› Geoff Ruddock

👋   Hi, I’m Geoff.

I work at the intersection of data science and product. I help teams to build narratives around user behaviour at scale using quantitative data. These are some of my notes around work, personal projects, and general learning. I write primarily as a way of clarifying my own thinking, but I hope you’ll find some value in here as well!

After years of using SSDs, I had almost entirely forgotten how annoying the sound of actual, spinning hard disk platters is. That is, until I bought a NAS earlier this year to set up as a home media server. Lockdown projects, yay! Below are some reflections from my noise reduction journey.
My main Black Friday purchase this year was a Tado° system (thermostat + smart radiator valves), which I acquired with the goal in mind of regulating the temperature in my bedroom by: Turning the heat down early enough to be consistently cold at night. Turning the heat up in the morning to make it easier to wake up. Ideally 1h before. The first part is easy, but the second part can’t quite be achieved, at least out-of-the-box.
A usecase for templating your SQL queries Suppose you have a table raw_events which contains events related to an email marketing campaign. You’d like to see the total number of each event type per day. This is a classic use-case for a pivot table, but let’s suppose you are using an SQL engine such as Redshift / Postgres which does not have a built-in pivot function. The quick-and-dirty solution here is to manually build the pivot table yourself, using a series of CASE WHEN expressions.
One feature of Lightroom I have not made much use of is the Maps view. While all my smartphone photos are automatically geotagged, I have historically neglected adding geotag info to the 80% of my photos shot on my dedicated camera, which does not have GPS. As a COVID lockdown project, I decided to try to use the location tracking data from Google Timeline to geo-tag my photos “automatically”.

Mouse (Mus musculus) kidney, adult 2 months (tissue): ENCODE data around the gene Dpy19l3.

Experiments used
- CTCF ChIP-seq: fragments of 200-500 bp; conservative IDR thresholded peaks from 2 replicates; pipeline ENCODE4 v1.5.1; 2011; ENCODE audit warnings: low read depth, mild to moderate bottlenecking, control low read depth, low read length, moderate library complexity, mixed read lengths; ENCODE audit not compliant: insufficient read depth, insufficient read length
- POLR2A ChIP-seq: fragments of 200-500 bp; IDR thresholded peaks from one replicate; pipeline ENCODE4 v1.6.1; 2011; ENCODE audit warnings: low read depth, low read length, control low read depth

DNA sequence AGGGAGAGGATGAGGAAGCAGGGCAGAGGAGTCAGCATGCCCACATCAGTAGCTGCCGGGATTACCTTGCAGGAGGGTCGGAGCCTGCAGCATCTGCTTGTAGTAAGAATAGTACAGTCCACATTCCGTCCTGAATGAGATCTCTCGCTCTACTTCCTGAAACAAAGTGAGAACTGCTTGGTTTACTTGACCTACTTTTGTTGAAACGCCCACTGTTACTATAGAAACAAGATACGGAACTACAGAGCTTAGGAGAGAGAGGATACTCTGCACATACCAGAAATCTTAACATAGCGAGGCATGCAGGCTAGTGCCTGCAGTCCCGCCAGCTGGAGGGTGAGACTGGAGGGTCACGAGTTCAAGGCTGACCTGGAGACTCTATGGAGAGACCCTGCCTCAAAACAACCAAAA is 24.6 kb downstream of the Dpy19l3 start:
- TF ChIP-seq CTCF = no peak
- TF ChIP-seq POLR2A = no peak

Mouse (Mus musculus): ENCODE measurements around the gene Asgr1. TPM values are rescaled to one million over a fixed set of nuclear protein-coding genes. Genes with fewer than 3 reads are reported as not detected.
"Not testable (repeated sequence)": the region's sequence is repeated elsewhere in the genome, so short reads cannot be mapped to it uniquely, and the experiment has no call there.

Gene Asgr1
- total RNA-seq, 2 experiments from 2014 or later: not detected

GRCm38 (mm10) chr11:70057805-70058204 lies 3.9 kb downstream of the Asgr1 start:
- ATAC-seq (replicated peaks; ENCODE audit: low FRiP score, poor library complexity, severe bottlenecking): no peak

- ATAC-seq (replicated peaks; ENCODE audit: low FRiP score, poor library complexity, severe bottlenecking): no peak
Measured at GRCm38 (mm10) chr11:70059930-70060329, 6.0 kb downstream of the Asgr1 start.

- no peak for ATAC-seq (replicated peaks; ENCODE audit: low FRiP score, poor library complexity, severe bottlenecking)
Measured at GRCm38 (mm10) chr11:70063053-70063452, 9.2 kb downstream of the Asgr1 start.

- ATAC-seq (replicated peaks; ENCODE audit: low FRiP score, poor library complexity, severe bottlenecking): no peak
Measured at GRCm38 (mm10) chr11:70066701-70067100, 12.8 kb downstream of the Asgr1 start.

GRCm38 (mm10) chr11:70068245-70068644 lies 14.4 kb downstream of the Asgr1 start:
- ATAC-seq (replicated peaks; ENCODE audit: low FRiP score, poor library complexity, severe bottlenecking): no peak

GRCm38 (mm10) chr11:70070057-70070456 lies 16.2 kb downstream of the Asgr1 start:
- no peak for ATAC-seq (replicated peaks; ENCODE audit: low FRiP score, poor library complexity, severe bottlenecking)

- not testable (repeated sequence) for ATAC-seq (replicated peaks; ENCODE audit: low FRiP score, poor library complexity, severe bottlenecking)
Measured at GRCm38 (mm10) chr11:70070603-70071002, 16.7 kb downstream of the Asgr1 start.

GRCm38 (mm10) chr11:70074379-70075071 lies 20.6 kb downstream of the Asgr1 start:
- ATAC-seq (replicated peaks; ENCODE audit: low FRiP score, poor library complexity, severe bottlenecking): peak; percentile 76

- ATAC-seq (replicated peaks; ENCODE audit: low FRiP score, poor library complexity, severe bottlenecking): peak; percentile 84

As a subscriber to the Farnam Street newsletter, I enjoy reading Shane’s articles about using various mental models from other disciplines to improve our decision-making. Reading about these mental models is fun, but I am cognizant of the fact that reading about them did not equate to learning them. I have been using Anki flashcards in language-learning and technical contexts for a few years now. So the question is: what is the best way to use Anki to facilitate learning mental models?
Despite being a relatively modern phone, my OnePlus 6T records video using the H.264 codec rather than the newer H.265 HEVC codec. A minute of 1080p video takes up ~150MB of storage, and double that for 60fps mode or 4K. Even though the phone has a decent amount of storage (64GB) it quickly fills up if you record a lot of video. The storage savings from HEVC are pretty astounding. It typically requires 50% less bitrate (and hence storage space) to achieve the same level of quality as H.264.
A few weeks ago while learning about Naive Bayes, I wrote a post about implementing Naive Bayes from scratch with Python. The exercise proved quite helpful for building intuition around the algorithm. So this is a post in the same spirit on the topic of AdaBoost.
While learning about Naive Bayes classifiers, I decided to implement the algorithm from scratch to help solidify my understanding of the math. So the goal of this notebook is to implement a simplified and easily interpretable version of the sklearn.naive_bayes.MultinomialNB estimator which produces identical results on a sample dataset.
This blog runs on Hugo, a publishing framework which processes markdown text files into static web assets which can be conveniently hosted on a server without a database. It is great for a number of reasons (speed, simplicity) but one area where I find it lacking is in support for math typesetting.
I recently finished reading Scott Page’s wonderful book The Model Thinker. This book does a great job of spotlighting some more niche and technical models from the social sciences and explaining them in an ELI5 manner. He touches on 50 models in the book, but here is a quick summary of the big ideas that jumped out to me.
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